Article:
“The year 2003 was a memorable one in British Columbia history: drought, forest fires and floods. They provided the backdrop and the context for the Province convening an event in July 2004 that was branded as the Penticton Drought Forum,” stated Kim Stephens. “The Province’s response to the 2003 drought encompassed a Drought Handbook and a $2M drought planning grant planning program.”
“Integrated water management involves consideration of land, water, air and living organisms – including humans – as well as the interactions among them. Through partnerships, the Water Sustainability Action Plan is promoting the watershed as a fundamental planning unit,” stated Mike Tanner. “The vision for the waterbucket.ca website is to provide a resource rich, highly interactive ‘destination location’ website.”
Province and BCWWA Committee jointly develop “Water Sustainability Action Plan for British Columbia”
“The drought, forest fires and floods that British Columbia experienced in 2003 have created a teachable moment for change in the way we view water in this province. Capitalizing on this opportunity, the purpose of the Water Sustainability Action Plan for British Columbia is to promote and facilitate sustainable approaches to water use and water resource management,” states Ray Fung.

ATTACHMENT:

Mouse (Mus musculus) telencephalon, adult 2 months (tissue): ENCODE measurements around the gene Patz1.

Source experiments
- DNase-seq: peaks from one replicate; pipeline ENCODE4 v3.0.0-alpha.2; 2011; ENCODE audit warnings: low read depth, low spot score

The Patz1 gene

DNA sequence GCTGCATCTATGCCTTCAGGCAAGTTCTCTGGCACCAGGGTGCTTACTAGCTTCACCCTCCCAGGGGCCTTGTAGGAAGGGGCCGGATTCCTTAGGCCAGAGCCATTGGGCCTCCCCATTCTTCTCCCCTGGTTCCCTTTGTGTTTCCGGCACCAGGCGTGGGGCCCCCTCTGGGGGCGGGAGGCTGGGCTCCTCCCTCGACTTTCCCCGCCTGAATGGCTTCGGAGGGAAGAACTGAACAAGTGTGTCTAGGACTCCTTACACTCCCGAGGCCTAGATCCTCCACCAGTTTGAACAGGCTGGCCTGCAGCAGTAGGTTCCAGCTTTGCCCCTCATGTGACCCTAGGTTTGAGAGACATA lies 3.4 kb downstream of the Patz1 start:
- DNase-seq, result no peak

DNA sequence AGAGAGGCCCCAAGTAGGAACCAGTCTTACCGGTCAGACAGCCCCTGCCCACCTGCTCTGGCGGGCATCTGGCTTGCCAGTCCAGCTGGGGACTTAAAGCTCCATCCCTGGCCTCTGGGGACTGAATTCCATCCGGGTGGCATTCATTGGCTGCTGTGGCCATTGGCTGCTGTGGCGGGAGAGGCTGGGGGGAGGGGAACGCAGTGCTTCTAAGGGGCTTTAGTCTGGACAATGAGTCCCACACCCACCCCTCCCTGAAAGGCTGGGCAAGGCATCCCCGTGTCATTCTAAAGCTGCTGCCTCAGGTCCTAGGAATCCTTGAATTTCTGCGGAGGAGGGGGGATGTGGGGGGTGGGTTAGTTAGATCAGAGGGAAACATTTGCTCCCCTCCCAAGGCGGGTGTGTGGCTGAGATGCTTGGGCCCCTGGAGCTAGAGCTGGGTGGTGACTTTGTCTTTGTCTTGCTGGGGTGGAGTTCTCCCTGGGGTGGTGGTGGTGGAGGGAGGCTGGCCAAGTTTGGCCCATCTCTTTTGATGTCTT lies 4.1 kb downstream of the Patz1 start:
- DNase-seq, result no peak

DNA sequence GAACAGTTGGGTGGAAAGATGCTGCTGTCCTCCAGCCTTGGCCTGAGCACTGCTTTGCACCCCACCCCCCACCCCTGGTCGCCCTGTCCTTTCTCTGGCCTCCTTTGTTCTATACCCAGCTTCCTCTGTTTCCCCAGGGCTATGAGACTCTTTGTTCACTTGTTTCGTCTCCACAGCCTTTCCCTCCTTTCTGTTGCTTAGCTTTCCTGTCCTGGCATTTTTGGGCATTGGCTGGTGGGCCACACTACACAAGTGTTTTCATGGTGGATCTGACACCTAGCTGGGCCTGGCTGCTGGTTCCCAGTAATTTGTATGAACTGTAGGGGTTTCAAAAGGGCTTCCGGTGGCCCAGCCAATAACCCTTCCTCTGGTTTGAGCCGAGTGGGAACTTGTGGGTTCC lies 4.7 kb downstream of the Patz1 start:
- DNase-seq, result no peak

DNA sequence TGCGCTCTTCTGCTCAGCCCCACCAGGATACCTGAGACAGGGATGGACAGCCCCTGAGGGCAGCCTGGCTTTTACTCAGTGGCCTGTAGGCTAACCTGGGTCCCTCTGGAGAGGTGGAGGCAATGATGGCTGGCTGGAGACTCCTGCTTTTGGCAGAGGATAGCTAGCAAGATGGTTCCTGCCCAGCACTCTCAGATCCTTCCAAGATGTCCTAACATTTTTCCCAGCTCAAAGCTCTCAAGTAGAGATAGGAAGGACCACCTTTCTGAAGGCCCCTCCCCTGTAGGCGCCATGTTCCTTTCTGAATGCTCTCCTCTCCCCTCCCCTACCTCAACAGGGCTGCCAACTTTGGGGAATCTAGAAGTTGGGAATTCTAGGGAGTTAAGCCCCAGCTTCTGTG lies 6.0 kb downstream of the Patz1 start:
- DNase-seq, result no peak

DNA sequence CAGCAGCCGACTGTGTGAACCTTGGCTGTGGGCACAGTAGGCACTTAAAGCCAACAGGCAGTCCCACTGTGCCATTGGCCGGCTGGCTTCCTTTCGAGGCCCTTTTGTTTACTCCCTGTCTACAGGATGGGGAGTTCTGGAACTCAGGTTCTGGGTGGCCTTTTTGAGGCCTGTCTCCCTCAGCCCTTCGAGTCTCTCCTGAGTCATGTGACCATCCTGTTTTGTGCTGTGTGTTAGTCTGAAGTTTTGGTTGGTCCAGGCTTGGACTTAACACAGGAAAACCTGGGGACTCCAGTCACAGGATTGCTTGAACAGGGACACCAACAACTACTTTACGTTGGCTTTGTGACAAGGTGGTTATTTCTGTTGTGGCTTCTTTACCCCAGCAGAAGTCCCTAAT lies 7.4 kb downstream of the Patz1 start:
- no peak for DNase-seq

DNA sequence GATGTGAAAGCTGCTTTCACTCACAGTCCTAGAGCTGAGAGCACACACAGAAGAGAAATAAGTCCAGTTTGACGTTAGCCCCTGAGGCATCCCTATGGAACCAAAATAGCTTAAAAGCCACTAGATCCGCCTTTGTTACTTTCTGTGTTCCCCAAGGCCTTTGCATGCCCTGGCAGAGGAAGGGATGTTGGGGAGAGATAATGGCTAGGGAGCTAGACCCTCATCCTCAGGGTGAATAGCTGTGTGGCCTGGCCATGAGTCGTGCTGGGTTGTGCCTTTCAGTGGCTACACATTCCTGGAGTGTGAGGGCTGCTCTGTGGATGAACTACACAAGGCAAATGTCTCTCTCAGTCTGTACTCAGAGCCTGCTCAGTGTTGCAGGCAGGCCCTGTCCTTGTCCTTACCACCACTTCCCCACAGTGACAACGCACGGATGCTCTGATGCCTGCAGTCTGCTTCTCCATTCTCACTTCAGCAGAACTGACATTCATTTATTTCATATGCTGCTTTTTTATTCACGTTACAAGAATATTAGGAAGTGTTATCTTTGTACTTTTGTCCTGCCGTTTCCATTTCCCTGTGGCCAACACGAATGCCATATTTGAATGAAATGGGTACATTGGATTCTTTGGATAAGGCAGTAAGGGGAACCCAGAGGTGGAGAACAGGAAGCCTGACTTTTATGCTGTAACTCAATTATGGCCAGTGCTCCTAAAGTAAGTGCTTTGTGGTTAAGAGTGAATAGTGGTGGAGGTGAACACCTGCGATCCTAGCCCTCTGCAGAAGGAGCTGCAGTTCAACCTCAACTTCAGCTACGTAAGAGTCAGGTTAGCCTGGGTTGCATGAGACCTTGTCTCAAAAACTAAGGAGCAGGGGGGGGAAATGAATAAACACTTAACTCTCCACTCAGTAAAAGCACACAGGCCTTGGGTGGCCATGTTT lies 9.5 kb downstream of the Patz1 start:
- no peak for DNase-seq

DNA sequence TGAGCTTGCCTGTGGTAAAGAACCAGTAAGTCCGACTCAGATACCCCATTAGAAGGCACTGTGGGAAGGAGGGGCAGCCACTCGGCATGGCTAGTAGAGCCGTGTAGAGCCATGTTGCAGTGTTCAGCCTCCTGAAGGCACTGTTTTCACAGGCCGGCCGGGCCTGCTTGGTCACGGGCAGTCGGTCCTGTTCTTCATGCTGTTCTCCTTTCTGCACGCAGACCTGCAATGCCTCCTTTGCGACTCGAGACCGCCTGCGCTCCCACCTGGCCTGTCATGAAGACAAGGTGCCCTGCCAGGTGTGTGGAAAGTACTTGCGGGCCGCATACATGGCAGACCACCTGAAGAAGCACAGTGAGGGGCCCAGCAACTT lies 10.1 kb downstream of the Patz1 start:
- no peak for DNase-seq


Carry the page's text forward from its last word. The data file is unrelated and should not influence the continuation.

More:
“The relationship between the Water Sustainability Action Plan and the Water Save Tool Kit is cascading—the Action Plan will provide a strategic framework, while the Tool Kit will offer a range of on-the-ground measures and approaches that will enable individuals and communities to achieve water conservation and water-use efficiency objectives,” explained Lynn Kriwoken.
The Province and Water Sustainability Committee co-organized a focus group workshop that was held in the Okanagan. “The approach in developing the Water Sustainability Action Plan is grounded. Our vision is that the products resulting from the Action Plan will represent a continuum…with policy at one end, and pragmatic applications / tools at the other end,” explained Kim Stephens.
Prince George Workshop provided venue for rollout of Stormwater Planning Guidebook and pre-launch of Water Balance Model in 2003
“The premise underpinning the Guidebook was that land development and watershed protection can be compatible. The basis for this premise was that municipalities exert control over runoff volume through their land development and infrastructure policies, practices and actions,” stated Laura Maclean.
According to David Dyer, stormwater management is a high priority for the City of Prince George due to a combination of factors: the direction provided in the City’s new Officianl Community Plan; the seasonal nature of existing drainage problems; fisheries and polliution concerns related to environmental impact; and recreational aspects of ‘quality of life’.